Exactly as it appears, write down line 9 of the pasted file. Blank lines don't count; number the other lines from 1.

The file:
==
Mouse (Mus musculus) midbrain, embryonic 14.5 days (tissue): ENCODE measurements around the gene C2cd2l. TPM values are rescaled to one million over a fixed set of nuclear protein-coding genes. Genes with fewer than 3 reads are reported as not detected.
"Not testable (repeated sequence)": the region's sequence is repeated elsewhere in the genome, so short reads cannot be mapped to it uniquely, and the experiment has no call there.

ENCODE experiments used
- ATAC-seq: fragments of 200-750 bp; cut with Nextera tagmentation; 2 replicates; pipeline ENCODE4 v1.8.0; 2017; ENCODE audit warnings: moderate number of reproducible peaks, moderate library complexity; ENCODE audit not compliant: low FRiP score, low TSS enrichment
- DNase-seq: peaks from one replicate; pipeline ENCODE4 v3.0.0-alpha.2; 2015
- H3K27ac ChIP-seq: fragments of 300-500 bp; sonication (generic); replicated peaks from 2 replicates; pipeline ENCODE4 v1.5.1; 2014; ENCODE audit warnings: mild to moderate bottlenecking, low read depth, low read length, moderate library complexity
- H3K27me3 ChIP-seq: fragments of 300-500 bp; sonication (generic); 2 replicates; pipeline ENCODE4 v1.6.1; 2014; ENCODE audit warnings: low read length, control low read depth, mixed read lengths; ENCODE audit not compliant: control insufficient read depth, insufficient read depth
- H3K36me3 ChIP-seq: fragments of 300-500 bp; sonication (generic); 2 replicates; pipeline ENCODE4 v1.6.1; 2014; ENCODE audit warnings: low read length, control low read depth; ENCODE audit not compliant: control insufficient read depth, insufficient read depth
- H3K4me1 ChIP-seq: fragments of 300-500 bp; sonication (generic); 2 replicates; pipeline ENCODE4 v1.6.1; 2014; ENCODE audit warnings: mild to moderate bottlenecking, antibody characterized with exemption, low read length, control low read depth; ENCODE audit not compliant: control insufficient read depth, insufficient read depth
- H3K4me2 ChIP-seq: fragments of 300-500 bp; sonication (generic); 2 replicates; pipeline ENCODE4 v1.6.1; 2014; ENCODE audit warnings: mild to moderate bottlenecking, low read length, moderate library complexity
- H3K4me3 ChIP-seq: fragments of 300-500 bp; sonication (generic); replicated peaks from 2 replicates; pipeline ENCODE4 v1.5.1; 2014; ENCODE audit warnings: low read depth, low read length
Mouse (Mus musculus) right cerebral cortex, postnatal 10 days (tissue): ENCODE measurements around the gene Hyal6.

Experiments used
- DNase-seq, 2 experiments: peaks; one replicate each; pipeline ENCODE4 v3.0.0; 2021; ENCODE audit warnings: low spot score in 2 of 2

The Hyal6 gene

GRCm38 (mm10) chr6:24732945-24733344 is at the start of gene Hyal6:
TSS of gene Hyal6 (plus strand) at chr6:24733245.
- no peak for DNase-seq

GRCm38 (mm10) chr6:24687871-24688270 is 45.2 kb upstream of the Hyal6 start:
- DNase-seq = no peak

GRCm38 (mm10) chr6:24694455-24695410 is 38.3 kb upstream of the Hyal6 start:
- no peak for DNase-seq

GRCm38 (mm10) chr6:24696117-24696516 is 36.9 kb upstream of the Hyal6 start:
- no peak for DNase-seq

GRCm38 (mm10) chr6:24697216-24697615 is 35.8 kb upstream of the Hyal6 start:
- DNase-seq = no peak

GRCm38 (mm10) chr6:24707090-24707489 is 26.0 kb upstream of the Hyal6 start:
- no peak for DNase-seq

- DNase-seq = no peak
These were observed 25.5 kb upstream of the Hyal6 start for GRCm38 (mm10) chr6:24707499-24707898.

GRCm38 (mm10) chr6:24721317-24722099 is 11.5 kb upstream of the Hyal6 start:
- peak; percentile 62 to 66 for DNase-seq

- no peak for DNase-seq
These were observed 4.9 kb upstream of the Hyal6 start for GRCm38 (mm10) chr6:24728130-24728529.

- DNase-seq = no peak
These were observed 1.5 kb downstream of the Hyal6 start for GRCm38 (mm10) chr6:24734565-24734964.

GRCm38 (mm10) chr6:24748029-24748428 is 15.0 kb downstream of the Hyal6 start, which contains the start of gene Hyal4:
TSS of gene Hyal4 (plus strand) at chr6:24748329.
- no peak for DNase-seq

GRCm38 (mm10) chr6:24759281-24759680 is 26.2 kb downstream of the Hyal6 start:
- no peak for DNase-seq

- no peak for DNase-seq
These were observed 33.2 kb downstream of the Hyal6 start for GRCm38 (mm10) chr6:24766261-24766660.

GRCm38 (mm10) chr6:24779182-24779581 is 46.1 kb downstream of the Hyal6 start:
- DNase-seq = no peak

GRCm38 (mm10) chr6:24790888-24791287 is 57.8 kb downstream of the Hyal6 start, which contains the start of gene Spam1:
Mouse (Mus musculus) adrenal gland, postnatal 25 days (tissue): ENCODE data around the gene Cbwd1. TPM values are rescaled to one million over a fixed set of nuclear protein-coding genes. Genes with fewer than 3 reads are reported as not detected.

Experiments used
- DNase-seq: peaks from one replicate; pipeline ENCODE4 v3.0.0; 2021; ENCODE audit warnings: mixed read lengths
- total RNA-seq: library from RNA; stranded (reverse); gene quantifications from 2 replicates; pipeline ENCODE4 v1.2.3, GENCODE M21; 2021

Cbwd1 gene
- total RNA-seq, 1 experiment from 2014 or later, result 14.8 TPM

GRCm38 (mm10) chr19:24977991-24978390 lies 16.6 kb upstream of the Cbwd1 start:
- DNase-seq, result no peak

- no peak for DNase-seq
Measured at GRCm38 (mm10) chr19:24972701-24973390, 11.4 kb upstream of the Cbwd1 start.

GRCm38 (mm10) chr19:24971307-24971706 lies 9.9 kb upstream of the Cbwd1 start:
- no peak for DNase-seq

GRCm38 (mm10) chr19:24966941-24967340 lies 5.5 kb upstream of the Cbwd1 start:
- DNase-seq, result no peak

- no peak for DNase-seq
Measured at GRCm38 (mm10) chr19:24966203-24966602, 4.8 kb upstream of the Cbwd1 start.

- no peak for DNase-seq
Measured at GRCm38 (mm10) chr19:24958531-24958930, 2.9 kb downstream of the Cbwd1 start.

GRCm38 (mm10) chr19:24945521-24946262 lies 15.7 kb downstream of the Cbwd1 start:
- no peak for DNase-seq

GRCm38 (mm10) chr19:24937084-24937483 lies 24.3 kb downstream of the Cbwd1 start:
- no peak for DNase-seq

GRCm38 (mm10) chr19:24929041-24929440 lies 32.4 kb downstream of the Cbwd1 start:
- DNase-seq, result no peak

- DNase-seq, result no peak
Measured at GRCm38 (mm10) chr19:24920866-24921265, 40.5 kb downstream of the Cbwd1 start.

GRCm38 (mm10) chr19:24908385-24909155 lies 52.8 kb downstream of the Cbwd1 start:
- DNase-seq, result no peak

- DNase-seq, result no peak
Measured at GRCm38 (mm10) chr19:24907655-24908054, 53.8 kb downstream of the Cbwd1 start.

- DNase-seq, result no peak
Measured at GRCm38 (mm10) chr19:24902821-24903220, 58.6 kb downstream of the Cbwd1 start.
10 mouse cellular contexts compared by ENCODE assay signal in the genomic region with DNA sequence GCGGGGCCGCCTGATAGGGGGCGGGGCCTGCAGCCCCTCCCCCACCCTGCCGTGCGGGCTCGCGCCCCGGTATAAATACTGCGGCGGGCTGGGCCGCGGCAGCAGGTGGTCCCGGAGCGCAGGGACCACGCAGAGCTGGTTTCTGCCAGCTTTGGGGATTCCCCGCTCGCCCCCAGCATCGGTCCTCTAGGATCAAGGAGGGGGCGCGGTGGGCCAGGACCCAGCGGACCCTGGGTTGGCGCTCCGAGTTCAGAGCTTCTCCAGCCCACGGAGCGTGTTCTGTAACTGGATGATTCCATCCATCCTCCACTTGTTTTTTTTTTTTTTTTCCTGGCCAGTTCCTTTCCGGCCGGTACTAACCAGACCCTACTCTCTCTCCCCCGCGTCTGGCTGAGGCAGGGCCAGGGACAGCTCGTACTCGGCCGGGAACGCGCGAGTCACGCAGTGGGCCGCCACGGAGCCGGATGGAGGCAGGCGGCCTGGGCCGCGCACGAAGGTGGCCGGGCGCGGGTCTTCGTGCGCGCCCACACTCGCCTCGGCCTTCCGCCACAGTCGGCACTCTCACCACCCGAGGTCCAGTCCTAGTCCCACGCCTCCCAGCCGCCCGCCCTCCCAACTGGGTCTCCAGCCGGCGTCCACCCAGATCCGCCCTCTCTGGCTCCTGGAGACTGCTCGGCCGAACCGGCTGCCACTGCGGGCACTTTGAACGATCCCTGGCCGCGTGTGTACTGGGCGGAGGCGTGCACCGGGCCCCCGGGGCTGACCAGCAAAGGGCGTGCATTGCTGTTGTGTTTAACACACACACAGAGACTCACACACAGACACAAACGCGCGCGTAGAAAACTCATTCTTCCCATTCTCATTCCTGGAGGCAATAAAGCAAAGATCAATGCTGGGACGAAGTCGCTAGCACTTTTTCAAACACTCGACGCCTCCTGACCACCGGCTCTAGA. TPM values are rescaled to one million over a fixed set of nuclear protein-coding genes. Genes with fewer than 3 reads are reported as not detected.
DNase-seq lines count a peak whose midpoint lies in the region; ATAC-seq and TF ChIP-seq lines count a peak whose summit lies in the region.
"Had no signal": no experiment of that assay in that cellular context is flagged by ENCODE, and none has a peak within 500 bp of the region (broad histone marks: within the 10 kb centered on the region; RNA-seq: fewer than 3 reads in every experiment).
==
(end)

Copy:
- H3K4me1 ChIP-seq: fragments of 300-500 bp; sonication (generic); 2 replicates; pipeline ENCODE4 v1.6.1; 2014; ENCODE audit warnings: mild to moderate bottlenecking, antibody characterized with exemption, low read length, control low read depth; ENCODE audit not compliant: control insufficient read depth, insufficient read depth